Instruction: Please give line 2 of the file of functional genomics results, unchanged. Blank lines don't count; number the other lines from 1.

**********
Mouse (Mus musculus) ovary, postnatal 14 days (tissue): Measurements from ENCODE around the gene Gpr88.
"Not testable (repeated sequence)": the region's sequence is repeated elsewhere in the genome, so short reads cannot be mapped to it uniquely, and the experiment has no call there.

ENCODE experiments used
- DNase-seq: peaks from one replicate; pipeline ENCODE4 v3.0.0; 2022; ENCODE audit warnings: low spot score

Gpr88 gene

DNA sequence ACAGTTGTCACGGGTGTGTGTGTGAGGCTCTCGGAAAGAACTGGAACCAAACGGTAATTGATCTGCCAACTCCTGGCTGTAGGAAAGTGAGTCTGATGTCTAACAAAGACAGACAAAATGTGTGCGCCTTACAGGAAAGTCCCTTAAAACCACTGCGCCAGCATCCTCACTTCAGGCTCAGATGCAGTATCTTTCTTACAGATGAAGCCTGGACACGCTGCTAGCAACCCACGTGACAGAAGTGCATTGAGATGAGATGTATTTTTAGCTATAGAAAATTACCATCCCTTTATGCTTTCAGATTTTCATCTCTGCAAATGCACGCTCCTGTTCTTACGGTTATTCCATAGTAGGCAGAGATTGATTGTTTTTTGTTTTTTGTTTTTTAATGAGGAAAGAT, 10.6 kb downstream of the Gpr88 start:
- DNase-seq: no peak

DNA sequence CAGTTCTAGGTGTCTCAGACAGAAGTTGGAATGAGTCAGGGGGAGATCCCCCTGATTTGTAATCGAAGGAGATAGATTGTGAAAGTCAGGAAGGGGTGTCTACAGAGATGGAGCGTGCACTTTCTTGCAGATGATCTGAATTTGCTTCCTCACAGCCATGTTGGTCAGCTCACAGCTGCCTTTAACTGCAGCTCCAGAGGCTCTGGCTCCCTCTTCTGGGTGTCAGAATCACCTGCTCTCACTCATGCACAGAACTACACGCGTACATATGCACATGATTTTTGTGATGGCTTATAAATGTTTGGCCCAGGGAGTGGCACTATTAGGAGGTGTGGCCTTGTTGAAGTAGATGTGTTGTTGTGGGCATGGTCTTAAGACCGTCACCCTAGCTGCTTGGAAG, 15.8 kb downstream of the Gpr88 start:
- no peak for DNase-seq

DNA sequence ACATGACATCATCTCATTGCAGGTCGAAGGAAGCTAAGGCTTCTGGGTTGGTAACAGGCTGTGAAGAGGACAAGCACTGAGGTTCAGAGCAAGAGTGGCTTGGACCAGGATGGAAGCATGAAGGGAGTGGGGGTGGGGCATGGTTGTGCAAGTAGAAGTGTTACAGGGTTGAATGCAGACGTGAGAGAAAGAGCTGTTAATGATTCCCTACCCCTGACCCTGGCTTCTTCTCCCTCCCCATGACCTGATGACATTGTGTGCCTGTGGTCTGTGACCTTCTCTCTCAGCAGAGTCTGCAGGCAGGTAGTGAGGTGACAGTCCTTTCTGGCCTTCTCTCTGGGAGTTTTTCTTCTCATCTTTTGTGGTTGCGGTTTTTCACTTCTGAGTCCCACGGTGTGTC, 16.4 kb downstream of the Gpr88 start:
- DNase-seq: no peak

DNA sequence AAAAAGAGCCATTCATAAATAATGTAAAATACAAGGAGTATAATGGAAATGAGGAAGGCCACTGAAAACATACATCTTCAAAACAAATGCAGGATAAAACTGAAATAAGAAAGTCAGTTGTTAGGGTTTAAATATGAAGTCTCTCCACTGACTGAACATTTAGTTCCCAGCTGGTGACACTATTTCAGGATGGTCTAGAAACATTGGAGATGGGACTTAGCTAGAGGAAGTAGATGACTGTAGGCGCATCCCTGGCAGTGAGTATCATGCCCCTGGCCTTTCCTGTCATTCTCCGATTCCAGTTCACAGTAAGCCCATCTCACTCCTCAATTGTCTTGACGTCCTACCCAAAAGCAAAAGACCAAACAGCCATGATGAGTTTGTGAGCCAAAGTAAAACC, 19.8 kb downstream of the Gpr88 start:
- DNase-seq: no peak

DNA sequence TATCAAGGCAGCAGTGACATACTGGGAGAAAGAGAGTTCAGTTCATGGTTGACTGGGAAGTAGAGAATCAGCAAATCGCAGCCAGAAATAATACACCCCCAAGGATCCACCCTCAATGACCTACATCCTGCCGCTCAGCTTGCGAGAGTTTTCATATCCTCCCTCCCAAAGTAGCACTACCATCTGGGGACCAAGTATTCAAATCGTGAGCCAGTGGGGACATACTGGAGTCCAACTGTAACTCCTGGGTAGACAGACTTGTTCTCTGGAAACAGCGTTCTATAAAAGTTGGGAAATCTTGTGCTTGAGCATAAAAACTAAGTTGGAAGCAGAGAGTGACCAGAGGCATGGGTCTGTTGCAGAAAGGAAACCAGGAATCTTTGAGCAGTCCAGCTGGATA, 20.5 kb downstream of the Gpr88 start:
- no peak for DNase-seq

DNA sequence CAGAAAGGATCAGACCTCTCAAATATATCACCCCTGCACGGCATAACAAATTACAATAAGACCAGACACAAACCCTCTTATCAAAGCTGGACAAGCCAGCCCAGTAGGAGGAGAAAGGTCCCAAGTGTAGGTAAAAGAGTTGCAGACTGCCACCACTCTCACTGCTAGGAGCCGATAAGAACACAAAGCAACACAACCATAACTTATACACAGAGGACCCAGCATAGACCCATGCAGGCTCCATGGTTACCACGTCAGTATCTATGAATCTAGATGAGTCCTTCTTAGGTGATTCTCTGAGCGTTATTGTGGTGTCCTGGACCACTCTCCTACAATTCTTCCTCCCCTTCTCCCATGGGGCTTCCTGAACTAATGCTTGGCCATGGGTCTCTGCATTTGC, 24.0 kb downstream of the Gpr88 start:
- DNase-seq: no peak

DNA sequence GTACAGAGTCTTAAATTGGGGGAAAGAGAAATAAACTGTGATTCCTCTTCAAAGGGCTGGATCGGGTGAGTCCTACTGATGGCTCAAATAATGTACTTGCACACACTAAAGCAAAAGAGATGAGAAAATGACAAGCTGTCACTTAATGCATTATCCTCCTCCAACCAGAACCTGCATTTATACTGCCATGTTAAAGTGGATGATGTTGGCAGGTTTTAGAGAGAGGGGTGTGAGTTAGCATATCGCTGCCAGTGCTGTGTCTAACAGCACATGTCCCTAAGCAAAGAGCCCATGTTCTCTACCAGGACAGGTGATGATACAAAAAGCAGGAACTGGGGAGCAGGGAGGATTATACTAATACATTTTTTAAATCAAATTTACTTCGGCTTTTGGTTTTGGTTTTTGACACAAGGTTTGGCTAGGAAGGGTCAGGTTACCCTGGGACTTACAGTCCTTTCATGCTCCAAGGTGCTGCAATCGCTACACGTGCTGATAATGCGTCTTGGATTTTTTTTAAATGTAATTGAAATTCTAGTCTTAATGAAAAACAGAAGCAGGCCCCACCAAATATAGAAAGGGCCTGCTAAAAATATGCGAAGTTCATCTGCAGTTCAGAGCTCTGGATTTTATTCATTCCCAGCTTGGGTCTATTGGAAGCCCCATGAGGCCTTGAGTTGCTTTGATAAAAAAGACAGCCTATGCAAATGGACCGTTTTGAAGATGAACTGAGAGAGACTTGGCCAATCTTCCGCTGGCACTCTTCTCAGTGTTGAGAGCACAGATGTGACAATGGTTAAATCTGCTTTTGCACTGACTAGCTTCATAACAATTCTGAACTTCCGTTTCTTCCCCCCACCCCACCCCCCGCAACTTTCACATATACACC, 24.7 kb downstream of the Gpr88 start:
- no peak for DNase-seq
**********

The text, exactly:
"Not testable (repeated sequence)": the region's sequence is repeated elsewhere in the genome, so short reads cannot be mapped to it uniquely, and the experiment has no call there.